Words and photos by Moritz Albrecht (@albrecht_m)
Hi, my name is Moritz. I’m from Halle, Germany, which is in the eastern part of central Germany. I’m 20 years old and I got into bikes because they were always the best form of transport in my area. I obviously learned to ride my bike when I was a little kid, but I didn’t really get into bikes until I was 14. My dad had a pretty good idea about bikes, though, so I grew up with bikes that my dad built from the ground up for my sister or me. We basically had a custom bike ever since we rode them, which in hindsight is quite fortunate.
All those bikes had steel frames, as did all of the bikes my dad owned and rode. You can kind of see a pattern here. I basically got infiltrated with the thought of “steel is reel” from a very young age. I used to ride my bike to school all year round as a young kid, but mostly stopped riding when I was around 13 as the bike I’d been riding wasn’t fun to ride any longer. I asked for a new bike for my 14th birthday and got an old steel road bike off of eBay, which I loved. I started riding all year round and I’ve been doing it ever since!
A year before I finished high school I had the idea to do a trip around the Baltic Sea by bike but I wanted a bike that was capable of doing that, so began doing some research. That’s the moment when I really got into bikes. In the end I got a Temple Adventure Disc for my 18th birthday (a steel bike, of course). I did the Baltic Sea trip and when I came back to Halle I was looking for a job and I happened to find one in a bike shop. I quickly learned so much more about bikes and got to see so many different bikes on which the owner had done some modifications to it to make it work for them. I loved seeing those minor details on those bikes.
Over time, I got more and more confident about the idea of building my own bike from the ground up like my dad used to do. Up until then I was commuting on my old steel road bike, but that bike didn’t have fenders or a rack and only skinny tires fit. When a colleague said he had a left-over steel frame I said I’d gladly take it. I thought I’ll build a proper commuter bike out of that. It had 26” wheels and horizontal dropouts so I decided I would go for a Shimano Alfine 8 gearhub. As I bought more and more parts, I realized the frame probably didn’t deserve all those expensive components. I started looking for a new frameset, and since I’d always wanted a Surly, I ended up getting a Surly LHT in the 26” version because I already had those 26” wheels. I committed to a build that would cost a lot more than I originally planned, but that’s just what seems to happen when you build your own bike. I tried to make the bike as practical as possible. I wanted it to be a commuter bike that I could also take on trips, long or short.
One problem was that the LHT frame has vertical dropouts and I needed to make it work with an internally geared hub. I modified a Rohlhoff chain tensioner so that it would work with the chainline of the Alfine hub. I took the chain tensioner completely apart and rearranged the spacers within the tensioner and also used only half of the threads of the bolt that holds the cage with the jockey wheels so it would come closer to the hub. In the end the chainline was spot on, at least for my eye, and it still works just fine after the 1,000km or so that I’ve ridden. I’m quite proud of that. I also drilled a hole in the rear rack so I could route the light cable through it, and also along the shifting cable into the Pelago Rasket which allows internal routing without having to drill holes.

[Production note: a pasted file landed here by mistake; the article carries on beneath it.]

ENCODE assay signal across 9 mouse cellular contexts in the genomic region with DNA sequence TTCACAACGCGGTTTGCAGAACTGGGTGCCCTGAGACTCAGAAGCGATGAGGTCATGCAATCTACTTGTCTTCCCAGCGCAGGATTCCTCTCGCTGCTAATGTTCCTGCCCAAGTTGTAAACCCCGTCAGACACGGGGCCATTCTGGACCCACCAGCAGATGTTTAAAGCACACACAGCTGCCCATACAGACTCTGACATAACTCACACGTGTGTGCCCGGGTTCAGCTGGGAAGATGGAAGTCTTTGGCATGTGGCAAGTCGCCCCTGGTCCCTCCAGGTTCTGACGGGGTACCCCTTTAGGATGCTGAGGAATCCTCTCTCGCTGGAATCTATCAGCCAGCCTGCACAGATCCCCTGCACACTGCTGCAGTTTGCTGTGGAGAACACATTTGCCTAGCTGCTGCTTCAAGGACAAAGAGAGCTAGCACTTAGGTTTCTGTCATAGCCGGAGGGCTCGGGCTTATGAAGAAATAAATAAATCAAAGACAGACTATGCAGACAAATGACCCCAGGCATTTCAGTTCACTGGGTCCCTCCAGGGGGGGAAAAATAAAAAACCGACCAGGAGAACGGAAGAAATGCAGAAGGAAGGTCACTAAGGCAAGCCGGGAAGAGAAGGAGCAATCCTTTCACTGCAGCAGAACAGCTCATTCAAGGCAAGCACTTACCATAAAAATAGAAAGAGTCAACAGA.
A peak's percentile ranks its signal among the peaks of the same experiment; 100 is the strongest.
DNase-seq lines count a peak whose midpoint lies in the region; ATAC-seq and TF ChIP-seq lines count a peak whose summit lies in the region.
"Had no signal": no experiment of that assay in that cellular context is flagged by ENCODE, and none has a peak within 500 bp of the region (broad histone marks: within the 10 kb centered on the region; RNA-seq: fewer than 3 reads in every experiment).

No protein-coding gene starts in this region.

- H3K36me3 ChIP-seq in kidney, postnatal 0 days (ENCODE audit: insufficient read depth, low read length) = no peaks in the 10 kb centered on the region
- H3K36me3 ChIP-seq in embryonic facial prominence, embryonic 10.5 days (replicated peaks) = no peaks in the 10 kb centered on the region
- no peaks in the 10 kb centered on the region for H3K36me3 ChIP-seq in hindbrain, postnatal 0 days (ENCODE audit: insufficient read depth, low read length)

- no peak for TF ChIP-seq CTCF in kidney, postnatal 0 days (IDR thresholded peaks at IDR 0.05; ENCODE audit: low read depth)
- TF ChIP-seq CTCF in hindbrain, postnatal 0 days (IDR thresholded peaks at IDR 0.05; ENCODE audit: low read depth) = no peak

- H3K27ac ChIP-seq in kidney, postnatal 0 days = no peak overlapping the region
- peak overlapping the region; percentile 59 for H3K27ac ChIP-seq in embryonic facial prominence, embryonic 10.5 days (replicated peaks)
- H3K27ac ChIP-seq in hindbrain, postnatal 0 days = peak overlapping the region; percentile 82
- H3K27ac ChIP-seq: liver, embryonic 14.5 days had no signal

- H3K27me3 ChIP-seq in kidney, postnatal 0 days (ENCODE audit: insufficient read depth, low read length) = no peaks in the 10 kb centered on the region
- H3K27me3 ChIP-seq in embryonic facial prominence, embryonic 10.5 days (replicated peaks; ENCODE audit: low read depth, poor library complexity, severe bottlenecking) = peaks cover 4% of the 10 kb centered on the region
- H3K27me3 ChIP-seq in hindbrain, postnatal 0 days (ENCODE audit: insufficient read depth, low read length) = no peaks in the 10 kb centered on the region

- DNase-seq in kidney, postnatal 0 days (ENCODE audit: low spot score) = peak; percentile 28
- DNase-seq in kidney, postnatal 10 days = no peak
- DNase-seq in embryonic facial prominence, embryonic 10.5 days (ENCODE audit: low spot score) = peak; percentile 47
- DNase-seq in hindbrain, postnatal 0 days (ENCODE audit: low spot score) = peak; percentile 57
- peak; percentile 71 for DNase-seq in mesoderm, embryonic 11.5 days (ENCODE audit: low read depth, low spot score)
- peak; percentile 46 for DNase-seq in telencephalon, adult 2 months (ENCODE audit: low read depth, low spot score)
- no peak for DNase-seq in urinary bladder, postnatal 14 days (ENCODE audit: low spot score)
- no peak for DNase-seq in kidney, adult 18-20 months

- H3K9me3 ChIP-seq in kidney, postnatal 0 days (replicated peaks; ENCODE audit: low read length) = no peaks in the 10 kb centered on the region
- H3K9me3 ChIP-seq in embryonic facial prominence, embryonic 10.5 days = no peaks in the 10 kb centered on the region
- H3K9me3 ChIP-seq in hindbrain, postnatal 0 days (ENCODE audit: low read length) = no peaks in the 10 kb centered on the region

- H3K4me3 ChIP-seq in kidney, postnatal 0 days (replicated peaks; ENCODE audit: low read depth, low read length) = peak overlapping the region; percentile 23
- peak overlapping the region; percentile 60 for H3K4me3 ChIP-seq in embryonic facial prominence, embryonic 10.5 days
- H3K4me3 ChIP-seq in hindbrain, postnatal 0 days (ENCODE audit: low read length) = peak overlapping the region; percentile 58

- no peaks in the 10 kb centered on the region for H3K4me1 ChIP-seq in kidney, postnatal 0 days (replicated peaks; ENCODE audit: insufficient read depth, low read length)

- Frame/Fork Surly Long Haul Trucker
- Rims Exal ZX19
- Hubs Shimano Dynamohub (front) / Shimano Alfine 8 (rear)
- Tires Panaracer Pasela
- Handlebars Schindelhauer Moonbar
- Headset Chris King
- Crankset Shimano Alfine Octalink
- Pedals MKS XC-III
- Brakes Shimano DXR V-Brakes
- Shifter(s) Shimano 8-gear
- Saddle Brooks Cambium C17
- Seatpost Matrix (27.2mm)
- Stem Schindelhauer (90mm)
- Front bags Dyed In The Wool basket bag
- Racks Pealgo Rasket (front) / Tubus Vega classic (rear)
- Lights Busch und Müller IQ-X (front) / Busch und Müller Line Small (rear)
- Fenders Gilles Berthoud 26” (50mm)
- Other accessories Knog Oi bell, Brooks leather grips, vegetarian Safetypizza, Hebie kickstand
For the Rasket, I got the guys at Dyed in the Wool to make a custom basket bag that’s unbelievably handy because it has sooo much storage. To put the fenders in a neat position, I used M6 nuts as spacers on the M5 screw. Little pro tip right there. I also added a kickstand even though it isn’t as aesthetically pleasing, but the bike is supposed to be practical after all.
I’ve used it now for about four months and it is as utilitarian as I intended it to be. I’ve done a couple of small trips so far and also rode it for 18 hours straight over 303 kilometres just because I wanted to test myself and the bike. It’s been a lot of fun. My LHT certainly isn’t the lightest, but who cares? And with that, thanks for reading my article. I hope I could entertain you a little. Cheers!
See more from Moritz on Instagram @albrecht_m.
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